We won’t hear much from ex Governor Mario Cuomo anytime soon as he passed into another world yesterday. But his son, the Governor of New York, a raging liberal with a mouth full of pittiful diatribe that casts conservatives as extremists continues with the invective. As they say, “like father like son” and so it is.
Back to 1984, Ronald Reagan was our President, during Mario Cuomo’s keynote speech at the 1984 Democratic National Convention eviscerated the Gipper like none before. As always, the the Democratic way to electrify the troops is to run rampant with a diseased mouth blaming the conservatives as bigots, racists, anti-women, anti Big Government, and anti EVERYBODY and EVERYTHING; 2014 proved Cuomo holding the short end of the stick. Secondly, the Keynesian agenda has failed miserably sliding the country down a trail that resembles Greece just a half dozen years ago. Some of Cuomo’s vitriol from that speech follows. You will recognize the words because Obama has preached to the same crowd over and over again.
Ten days ago, President Reagan admitted that although some people in this country seemed to be doing well nowadays, others were unhappy, even worried, about themselves, their families, and their futures. The President said that he didn’t understand that fear. He said, “Why, this country is a shining city on a hill.” And the President is right. In many ways we are a shining city on a hill.
But the hard truth is that not everyone is sharing in this city’s splendor and glory. A shining city is perhaps all the President sees from the portico of the White House and the veranda of his ranch, where everyone seems to be doing well. But there’s another city; there’s another part to the shining the city; the part where some people can’t pay their mortgages, and most young people can’t afford one; where students can’t afford the education they need, and middle-class parents watch the dreams they hold for their children evaporate.
In this part of the city there are more poor than ever, more families in trouble, more and more people who need help but can’t find it. Even worse: There are elderly people who tremble in the basements of the houses there. And there are people who sleep in the city streets, in the gutter, where the glitter doesn’t show. There are ghettos where thousands of young people, without a job or an education, give their lives away to drug dealers every day. There is despair, Mr. President, in the faces that you don’t see, in the places that you don’t visit in your shining city.
In fact, Mr. President, this is a nation — Mr. President you ought to know that this nation is more a “Tale of Two Cities” than it is just a “Shining City on a Hill.”
Maybe, maybe, Mr. President, if you visited some more places; maybe if you went to Appalachia where some people still live in sheds; maybe if you went to Lackawanna where thousands of unemployed steel workers wonder why we subsidized foreign steel. Maybe — Maybe, Mr. President, if you stopped in at a shelter in Chicago and spoke to the homeless there; maybe, Mr. President, if you asked a woman who had been denied the help she needed to feed her children because you said you needed the money for a tax break for a millionaire or for a missile we couldn’t afford to use.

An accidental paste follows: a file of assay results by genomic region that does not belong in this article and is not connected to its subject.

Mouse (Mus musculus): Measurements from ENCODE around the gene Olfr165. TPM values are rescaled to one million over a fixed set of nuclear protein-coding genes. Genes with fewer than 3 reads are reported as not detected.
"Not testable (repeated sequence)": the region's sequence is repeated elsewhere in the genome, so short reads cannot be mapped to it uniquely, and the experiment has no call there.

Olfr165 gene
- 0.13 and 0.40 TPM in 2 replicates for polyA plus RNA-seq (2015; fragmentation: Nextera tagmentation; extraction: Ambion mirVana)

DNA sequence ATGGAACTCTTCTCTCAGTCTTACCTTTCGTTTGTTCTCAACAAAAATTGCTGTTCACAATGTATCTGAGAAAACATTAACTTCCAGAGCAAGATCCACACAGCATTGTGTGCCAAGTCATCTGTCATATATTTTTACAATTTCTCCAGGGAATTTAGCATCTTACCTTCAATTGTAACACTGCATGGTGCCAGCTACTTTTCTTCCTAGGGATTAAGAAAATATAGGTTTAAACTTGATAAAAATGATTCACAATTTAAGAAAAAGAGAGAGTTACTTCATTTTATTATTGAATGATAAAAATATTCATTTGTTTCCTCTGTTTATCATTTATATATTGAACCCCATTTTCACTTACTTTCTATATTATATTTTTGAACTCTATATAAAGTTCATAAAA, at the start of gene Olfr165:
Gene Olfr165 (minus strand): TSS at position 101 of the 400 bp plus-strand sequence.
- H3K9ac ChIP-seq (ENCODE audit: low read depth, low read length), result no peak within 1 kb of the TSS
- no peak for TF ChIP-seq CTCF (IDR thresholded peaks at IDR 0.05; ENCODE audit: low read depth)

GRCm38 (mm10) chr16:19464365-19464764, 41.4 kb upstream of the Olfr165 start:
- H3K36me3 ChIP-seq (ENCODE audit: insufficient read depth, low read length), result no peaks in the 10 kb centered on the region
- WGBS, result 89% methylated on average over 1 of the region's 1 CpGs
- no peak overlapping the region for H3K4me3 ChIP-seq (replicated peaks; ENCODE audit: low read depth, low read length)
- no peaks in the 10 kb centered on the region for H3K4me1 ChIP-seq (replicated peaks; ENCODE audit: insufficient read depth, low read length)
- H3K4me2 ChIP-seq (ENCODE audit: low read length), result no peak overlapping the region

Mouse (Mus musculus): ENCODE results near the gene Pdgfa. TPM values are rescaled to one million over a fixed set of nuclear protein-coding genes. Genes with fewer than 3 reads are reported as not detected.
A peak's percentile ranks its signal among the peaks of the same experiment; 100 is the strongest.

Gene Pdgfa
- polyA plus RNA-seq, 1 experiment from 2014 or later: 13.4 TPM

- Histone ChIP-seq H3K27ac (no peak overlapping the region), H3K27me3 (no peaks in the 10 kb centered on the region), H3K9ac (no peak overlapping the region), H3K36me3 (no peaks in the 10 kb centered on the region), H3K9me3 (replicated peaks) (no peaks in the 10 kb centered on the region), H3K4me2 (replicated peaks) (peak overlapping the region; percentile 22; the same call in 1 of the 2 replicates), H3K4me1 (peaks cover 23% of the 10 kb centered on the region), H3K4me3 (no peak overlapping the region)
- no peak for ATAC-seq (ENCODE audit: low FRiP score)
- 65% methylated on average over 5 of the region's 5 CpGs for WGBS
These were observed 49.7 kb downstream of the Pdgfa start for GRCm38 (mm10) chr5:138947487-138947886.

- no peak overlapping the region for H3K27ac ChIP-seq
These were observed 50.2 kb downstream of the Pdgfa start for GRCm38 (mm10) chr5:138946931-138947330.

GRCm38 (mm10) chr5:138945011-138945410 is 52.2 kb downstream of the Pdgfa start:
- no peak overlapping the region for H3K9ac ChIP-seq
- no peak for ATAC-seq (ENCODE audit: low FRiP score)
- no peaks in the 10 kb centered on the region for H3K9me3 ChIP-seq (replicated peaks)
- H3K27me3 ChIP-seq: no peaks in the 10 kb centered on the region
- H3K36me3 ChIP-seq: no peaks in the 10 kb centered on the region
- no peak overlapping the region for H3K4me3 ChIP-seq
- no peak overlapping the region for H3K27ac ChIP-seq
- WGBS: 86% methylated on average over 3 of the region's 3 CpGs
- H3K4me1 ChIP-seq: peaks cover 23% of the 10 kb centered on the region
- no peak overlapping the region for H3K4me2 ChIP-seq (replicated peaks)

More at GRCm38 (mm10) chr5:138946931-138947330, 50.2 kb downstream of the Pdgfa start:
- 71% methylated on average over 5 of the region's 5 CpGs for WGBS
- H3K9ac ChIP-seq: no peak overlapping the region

Maybe — Maybe, Mr. President. But I’m afraid not. Because the truth is ladies and gentlemen, that this is how we were warned it would be. President Reagan told us from the very beginning that he believed in a kind of social Darwinism. Survival of the fittest. “Government can’t do everything,” we were told, so it should settle for taking care of the strong and hope that economic ambition and charity will do the rest. Make the rich richer, and what falls from the table will be enough for the middle class and those who are trying desperately to work their way into the middle class.
You know, the Republicans called it “trickle-down” when Hoover tried it. Now they call it “supply side.” But it’s the same shining city for those relative few who are lucky enough to live in its good neighborhoods. But for the people who are excluded, for the people who are locked out, all they can do is stare from a distance at that city’s glimmering towers.
We speak for the minorities who have not yet entered the mainstream. We speak for ethnics who want to add their culture to the magnificent mosaic that is America. We speak — We speak for women who are indignant that this nation refuses to etch into its governmental commandments the simple rule “thou shalt not sin against equality,” a rule so simple —
So, as we enter the New Year with much promise, a new Congress down home conservative optimism, we still are aware of the flame throwing class dividing President, who will do everything in his power to double down on the Cuomo’s agenda. The 2014 election was a vote for America, most Americans are not New Yorkers, nor will they ever be.
Click here to listen to a hardened anti-Constitution prggressive foaming at the mouth progressive Governor Andrew Cuomo as he proposes to the legislature a tough New York gun law. Tune into the 2.30 mark when he calls us EXTREMISTS. A majority of Americans would agree that a speech like that would render the speaker a place in a mental institution. America is sick of anti gun, anti Constitution, anti patriotic Americans such as Cuomo and his breed.